What we did was we used technology to process the data in the human genome with the goal of finding the protein that would be uniquely tailored to your DNA. After I left there and I changed the name of the company to DoubleTwist, we recreated a software environment with multiple software agents that would tell a researcher all about their sequences. Where it was patented, where it was found in literature and what it was used to. When Steve asked me to write education I thought, “We’ve got the same challenge in education. We need to find the gap in a student’s knowledge and deliver it to that student the appropriate learning activity to help him overcome that gap or we need to deliver a challenging learning activity to that student who’s bored in school.”

We’re treating everybody to this until we get to the lowest common denominator to keep everybody involved in a way, don’t we?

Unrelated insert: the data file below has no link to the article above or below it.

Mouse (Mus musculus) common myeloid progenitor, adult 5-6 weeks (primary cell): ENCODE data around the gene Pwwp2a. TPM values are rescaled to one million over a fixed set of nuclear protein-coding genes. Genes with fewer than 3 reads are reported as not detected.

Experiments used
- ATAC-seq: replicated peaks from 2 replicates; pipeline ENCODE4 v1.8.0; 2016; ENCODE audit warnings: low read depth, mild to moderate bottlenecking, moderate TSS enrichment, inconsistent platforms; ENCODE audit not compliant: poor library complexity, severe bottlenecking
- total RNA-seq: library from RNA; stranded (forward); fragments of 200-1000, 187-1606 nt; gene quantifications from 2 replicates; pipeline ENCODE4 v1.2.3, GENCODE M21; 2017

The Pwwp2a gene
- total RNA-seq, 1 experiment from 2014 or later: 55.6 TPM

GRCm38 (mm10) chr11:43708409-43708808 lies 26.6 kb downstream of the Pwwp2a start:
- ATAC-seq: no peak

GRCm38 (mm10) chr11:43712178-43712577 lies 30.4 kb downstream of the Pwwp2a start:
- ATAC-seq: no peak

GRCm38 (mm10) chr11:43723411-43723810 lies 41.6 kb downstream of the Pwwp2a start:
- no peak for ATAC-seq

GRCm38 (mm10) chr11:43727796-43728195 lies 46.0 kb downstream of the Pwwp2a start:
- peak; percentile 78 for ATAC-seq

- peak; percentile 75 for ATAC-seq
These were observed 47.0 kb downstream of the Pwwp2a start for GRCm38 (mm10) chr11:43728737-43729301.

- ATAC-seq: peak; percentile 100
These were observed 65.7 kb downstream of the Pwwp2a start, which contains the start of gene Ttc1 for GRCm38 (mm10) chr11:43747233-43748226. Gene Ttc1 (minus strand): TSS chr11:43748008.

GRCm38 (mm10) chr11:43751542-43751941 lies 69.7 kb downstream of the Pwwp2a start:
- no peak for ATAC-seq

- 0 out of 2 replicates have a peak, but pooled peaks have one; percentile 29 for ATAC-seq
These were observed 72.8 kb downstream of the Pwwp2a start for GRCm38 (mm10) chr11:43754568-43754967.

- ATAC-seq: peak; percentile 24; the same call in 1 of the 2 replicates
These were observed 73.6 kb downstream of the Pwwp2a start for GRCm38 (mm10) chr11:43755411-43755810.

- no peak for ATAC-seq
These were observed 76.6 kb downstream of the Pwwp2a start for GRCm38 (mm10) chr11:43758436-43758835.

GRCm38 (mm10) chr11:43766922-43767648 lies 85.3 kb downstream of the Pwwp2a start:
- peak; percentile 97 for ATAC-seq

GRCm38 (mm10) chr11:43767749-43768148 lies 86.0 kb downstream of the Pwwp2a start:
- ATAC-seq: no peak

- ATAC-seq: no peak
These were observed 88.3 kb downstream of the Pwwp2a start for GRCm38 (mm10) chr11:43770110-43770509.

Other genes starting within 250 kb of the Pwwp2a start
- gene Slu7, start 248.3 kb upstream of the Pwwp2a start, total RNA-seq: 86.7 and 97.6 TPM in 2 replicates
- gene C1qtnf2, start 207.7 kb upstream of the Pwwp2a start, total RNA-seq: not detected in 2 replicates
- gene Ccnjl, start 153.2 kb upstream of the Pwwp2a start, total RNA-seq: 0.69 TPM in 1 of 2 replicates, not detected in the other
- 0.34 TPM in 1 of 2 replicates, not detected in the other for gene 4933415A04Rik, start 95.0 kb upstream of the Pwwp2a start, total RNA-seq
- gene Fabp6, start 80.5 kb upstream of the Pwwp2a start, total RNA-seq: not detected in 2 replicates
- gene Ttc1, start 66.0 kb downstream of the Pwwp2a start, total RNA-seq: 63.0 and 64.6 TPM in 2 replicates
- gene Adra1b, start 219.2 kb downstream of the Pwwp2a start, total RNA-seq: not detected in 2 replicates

That’s exactly what we do is we teach to the average. The example that I used in the book and the charts are on my website that corresponds to the book was a fifth-grade class in Chicago, Illinois. When you look at it, you had one student reading at the eighth-grade level, one student reading at the first-grade level and six different reading levels in that class. The time it would take a teacher to find the appropriate learning activities for those six different levels is over 40 hours a week. In a sense, we’re asking our teachers to perform a miracle every week. Steve Jobs used to ask me to do that. I always respond, “I believe in miracles. I just don’t believe in scheduling.” That’s what we ask our teachers to do. You’re going to reach the need of each of the 30 or 35 kids that you have in the classroom within the week, when one kid’s reading of the first-grade level and one kid’s reading on the eighth-grade level. Then the irony of the data was when I looked at the math data, there was nobody above the fifth-grade level because we don’t allow kids could go ahead in math.